Why the high turnover of immigration judges recently?

| Aug 17, 2020 | US Immigration Law

Facing an unending case load is nothing new for immigration judges. Immigration courts are known for having backlogs of cases months – or even years – long.

But in the last few years, these judges have begun leaving the bench in startlingly high numbers. In the last year alone, 35 such judges have either retired or resigned. What accounts for this mass exodus from the bench?

Executive influence over the court

It’s worth understanding that the immigration court system does not function in the same way as a traditional court system. Immigration courts are part of the executive branch of government – rather than the judicial branch. These courts serve as part of a law enforcement agency (the Department of Justice) and must answer to a federal prosecutor (the U.S. Attorney General) – who is appointed by the president of the United States.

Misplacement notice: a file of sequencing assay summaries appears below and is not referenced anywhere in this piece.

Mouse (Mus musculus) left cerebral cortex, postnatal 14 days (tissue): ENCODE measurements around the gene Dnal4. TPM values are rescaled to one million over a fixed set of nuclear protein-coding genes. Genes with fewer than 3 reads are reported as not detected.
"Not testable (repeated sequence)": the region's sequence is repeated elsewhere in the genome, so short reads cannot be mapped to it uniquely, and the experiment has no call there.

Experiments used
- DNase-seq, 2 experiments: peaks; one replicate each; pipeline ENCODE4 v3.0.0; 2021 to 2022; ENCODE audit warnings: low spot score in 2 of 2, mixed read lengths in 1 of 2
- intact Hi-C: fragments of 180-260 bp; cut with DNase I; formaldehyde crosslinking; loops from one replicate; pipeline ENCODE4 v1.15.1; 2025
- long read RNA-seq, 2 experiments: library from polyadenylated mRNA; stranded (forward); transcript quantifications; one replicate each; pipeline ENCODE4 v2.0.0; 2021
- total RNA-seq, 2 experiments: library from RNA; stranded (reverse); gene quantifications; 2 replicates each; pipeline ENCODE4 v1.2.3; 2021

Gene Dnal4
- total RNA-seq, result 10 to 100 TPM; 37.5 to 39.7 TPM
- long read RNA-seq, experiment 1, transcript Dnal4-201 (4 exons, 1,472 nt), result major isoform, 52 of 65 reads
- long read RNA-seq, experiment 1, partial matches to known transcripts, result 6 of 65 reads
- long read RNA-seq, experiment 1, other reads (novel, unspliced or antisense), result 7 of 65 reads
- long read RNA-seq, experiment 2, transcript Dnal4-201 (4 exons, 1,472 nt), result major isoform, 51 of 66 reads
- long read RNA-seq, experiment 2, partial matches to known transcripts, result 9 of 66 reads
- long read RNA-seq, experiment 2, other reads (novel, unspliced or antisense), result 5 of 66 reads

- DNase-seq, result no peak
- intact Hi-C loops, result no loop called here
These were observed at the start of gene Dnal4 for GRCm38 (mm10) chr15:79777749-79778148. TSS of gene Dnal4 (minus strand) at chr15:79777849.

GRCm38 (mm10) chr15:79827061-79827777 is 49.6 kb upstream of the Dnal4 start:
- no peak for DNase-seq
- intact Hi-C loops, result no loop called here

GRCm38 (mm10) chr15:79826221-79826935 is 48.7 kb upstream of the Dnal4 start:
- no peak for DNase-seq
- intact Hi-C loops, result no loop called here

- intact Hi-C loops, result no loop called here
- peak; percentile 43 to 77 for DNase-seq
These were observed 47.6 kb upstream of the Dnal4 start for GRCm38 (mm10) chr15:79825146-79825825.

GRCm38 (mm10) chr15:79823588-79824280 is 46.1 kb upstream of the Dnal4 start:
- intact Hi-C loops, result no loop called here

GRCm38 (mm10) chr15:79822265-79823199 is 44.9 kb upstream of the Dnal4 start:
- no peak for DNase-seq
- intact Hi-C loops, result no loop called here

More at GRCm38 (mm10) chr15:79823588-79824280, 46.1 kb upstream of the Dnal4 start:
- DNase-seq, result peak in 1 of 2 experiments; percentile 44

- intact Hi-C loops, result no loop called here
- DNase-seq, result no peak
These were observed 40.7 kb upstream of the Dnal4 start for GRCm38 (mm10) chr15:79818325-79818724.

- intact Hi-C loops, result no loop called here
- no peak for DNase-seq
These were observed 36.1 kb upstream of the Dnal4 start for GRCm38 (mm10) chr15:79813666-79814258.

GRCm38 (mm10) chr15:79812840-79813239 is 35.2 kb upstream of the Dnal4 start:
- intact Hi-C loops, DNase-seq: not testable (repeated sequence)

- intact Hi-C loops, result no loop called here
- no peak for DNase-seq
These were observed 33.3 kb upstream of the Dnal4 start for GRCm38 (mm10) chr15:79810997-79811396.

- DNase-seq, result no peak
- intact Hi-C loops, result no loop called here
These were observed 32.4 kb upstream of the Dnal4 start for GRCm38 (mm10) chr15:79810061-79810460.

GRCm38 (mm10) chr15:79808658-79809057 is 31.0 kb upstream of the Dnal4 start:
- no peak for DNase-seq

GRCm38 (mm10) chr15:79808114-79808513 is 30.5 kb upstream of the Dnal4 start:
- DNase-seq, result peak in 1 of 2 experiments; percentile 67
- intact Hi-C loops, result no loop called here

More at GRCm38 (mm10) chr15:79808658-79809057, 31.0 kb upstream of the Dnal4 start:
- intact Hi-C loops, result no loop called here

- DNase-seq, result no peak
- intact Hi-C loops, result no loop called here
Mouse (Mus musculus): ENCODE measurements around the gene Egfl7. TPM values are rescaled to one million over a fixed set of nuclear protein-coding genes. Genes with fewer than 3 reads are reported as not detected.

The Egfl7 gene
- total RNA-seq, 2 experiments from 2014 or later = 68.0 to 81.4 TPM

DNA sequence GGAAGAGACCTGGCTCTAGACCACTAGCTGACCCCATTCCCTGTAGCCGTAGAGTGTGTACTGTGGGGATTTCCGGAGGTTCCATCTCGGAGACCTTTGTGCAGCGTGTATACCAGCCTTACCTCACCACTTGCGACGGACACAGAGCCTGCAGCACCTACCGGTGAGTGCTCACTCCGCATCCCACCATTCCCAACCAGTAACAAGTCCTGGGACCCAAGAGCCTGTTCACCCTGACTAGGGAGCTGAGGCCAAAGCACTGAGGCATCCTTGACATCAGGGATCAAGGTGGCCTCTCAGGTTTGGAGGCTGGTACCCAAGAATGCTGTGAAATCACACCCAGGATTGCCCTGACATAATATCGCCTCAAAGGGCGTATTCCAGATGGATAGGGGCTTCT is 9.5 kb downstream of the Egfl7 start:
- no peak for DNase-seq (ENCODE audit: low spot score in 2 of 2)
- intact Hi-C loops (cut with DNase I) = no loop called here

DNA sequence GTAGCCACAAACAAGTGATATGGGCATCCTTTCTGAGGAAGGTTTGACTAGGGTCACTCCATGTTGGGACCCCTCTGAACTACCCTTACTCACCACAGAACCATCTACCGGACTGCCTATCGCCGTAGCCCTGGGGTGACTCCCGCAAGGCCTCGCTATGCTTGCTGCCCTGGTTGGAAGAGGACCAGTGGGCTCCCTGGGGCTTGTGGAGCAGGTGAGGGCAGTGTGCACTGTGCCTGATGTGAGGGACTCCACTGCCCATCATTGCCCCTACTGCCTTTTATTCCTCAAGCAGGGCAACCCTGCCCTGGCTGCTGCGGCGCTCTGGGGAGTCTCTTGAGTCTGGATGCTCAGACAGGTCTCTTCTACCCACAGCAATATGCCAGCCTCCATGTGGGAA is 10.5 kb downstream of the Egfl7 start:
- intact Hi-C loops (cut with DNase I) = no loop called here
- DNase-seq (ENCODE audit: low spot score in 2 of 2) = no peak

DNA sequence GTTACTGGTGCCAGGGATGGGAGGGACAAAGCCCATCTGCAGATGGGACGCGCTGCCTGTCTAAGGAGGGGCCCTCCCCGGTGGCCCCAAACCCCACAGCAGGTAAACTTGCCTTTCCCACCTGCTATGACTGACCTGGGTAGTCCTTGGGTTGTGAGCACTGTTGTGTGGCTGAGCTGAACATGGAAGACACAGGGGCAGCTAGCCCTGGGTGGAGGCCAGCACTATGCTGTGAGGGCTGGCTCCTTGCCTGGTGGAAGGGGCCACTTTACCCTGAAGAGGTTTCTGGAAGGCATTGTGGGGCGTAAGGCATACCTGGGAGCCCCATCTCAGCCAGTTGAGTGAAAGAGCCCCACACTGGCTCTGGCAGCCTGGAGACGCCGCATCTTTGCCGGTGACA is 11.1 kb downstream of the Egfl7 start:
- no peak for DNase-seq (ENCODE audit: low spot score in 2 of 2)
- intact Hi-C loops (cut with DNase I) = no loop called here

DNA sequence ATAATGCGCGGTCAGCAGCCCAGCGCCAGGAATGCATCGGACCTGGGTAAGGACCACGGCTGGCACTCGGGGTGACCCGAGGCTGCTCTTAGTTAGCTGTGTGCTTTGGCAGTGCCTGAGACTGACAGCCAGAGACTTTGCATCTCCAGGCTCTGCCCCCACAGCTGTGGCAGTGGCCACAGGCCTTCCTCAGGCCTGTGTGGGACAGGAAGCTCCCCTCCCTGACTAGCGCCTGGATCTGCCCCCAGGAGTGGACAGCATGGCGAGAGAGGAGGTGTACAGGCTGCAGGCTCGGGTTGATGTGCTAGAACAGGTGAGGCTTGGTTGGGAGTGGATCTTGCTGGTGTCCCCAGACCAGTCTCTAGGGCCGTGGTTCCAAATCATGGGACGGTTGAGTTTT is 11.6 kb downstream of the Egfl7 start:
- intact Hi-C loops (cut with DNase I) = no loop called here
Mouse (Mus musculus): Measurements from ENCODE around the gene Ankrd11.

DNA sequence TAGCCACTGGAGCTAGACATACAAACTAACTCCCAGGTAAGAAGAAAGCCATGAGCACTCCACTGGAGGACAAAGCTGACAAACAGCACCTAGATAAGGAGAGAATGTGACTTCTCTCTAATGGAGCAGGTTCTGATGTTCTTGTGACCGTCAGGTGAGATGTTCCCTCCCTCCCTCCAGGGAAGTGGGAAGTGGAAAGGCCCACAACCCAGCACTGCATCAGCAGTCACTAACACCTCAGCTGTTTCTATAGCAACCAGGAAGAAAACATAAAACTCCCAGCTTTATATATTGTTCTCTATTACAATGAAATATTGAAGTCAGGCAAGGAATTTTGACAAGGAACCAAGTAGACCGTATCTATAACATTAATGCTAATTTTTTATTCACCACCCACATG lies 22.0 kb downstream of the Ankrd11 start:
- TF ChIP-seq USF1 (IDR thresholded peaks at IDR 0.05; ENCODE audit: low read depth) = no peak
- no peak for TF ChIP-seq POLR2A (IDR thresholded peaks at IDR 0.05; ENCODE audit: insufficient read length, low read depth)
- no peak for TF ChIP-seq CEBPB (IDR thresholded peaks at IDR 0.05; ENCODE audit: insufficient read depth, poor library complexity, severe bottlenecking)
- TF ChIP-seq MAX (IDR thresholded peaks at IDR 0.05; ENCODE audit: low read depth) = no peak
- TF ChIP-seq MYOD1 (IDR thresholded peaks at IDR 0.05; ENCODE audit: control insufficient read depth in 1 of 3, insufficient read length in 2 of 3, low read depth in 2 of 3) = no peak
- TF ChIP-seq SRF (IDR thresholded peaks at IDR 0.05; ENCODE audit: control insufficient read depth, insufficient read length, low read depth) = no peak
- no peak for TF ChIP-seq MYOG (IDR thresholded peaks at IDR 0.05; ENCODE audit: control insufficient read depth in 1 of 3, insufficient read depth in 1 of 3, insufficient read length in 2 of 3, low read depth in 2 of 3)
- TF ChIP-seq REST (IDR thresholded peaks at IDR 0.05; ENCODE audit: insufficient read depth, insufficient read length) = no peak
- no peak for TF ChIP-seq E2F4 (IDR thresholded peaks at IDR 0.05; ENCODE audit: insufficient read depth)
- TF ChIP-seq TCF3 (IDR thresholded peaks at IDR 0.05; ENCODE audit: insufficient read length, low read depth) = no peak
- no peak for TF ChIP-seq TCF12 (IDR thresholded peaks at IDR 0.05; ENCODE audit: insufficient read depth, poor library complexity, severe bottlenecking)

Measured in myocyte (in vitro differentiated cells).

This means that the president of the United States has direct influence over how immigration courts operate. By effect, the way in which these courts operate can change whenever there is a new president.

New pressures and priorities

Over the last few years, immigration judges have faced unprecedented micromanagement. The White House has pushed for law enforcement policy that treats immigration courts more like assembly lines. Immigration judges are given quotas for case rulings – regardless of the complexity or nuance of the case. There has been an increased focus on quantity – rather than quality – of court rulings. This has hindered judges’ ability to make thoughtful decisions based on facts, evidence and the law.

As more and more judges have become disillusioned with the immigration court system, new immigration judges are being ushered in to fill those seats. While these judges may be able to make decisions to comply with the administration’s guidelines, they may not realize that such decisions may not survive appellate scrutiny. Therefore, this type of approach is ultimately making the system less efficient.

Whether the immigration courts should remain under the control of the executive branch of government is a hotly debated question. What do you think?